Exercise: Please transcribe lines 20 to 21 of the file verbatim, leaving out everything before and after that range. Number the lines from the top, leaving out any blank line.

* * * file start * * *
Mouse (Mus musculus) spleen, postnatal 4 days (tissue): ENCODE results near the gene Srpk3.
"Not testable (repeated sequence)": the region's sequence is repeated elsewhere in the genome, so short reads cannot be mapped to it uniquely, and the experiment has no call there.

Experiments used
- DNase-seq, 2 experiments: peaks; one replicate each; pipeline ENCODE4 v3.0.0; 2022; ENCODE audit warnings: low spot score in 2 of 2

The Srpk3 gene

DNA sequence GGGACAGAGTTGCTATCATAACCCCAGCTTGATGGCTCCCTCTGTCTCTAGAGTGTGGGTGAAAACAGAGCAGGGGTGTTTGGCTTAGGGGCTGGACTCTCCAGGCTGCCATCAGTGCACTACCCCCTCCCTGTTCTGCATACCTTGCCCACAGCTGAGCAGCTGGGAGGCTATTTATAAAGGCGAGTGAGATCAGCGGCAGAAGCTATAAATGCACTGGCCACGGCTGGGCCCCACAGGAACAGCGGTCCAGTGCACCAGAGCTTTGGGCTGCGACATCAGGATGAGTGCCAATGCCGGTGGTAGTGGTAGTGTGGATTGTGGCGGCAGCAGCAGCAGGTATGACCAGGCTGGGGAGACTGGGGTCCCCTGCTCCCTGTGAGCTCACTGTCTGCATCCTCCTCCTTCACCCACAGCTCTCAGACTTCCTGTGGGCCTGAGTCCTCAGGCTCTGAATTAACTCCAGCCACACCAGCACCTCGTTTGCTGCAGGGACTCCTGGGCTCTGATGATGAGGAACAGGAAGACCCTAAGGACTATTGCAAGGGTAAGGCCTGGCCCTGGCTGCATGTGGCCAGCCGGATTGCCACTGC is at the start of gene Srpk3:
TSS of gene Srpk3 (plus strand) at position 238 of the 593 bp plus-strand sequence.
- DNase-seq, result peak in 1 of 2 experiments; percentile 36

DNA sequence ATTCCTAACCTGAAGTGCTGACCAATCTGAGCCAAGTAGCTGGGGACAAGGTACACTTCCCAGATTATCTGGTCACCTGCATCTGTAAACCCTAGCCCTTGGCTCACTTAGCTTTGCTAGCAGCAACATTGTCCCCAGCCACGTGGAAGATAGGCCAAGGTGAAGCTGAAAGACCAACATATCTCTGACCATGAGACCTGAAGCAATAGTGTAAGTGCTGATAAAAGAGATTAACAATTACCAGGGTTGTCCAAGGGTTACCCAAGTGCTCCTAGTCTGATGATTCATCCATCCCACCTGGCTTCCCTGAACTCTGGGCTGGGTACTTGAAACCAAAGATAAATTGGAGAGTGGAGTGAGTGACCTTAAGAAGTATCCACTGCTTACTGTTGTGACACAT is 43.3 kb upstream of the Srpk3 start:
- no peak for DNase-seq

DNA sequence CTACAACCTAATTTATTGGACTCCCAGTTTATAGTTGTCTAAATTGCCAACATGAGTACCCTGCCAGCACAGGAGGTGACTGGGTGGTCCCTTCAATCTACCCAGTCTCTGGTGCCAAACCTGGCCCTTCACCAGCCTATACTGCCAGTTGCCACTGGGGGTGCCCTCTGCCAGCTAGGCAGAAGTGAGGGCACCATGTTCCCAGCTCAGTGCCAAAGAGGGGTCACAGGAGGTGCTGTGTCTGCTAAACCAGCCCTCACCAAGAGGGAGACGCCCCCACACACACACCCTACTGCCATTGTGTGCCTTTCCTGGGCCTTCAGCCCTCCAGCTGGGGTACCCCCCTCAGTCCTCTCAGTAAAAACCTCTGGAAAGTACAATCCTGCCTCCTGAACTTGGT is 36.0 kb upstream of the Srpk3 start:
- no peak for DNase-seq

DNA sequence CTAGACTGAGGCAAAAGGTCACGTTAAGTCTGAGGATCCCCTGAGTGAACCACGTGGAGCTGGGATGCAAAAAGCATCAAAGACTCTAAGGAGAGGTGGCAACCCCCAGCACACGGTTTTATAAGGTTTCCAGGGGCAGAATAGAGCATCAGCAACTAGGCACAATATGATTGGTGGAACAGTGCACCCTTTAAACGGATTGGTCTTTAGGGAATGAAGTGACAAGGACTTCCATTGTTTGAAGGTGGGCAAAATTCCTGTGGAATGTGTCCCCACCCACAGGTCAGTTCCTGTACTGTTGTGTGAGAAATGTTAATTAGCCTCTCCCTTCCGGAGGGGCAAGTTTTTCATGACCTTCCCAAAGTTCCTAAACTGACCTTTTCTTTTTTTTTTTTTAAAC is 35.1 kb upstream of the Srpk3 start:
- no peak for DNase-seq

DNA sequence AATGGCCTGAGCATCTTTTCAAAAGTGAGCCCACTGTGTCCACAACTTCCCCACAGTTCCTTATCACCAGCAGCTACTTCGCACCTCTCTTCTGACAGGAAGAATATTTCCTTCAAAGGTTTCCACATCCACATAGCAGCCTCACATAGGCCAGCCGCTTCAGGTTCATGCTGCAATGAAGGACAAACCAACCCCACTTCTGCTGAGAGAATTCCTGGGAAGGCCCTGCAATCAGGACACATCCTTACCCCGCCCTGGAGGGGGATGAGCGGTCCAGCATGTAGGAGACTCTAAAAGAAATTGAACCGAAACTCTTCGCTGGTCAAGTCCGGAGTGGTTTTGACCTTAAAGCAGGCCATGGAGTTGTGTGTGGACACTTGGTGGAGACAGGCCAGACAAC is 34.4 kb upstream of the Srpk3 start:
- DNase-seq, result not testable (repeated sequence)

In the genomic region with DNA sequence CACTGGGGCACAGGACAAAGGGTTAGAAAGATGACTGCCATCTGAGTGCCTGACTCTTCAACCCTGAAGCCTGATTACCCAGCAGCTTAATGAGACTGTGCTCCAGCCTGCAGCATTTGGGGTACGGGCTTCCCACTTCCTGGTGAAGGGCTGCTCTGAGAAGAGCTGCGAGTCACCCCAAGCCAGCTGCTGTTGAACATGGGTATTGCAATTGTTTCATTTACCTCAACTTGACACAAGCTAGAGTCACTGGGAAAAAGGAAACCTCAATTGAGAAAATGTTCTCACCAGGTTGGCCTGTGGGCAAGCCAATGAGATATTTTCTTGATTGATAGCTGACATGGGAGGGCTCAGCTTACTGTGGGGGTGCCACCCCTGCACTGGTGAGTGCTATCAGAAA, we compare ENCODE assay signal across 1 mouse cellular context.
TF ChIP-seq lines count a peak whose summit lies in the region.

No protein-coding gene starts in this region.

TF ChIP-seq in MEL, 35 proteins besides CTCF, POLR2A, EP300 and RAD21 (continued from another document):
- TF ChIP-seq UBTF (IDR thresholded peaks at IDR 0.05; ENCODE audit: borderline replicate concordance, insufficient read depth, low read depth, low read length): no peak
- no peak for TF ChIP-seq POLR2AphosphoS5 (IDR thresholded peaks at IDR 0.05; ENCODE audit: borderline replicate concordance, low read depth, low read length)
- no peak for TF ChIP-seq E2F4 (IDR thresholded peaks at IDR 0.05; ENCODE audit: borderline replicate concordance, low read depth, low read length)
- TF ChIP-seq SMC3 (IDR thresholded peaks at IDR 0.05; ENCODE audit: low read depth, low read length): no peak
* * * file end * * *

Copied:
TF ChIP-seq in MEL, 35 proteins besides CTCF, POLR2A, EP300 and RAD21 (continued from another document):
- TF ChIP-seq UBTF (IDR thresholded peaks at IDR 0.05; ENCODE audit: borderline replicate concordance, insufficient read depth, low read depth, low read length): no peak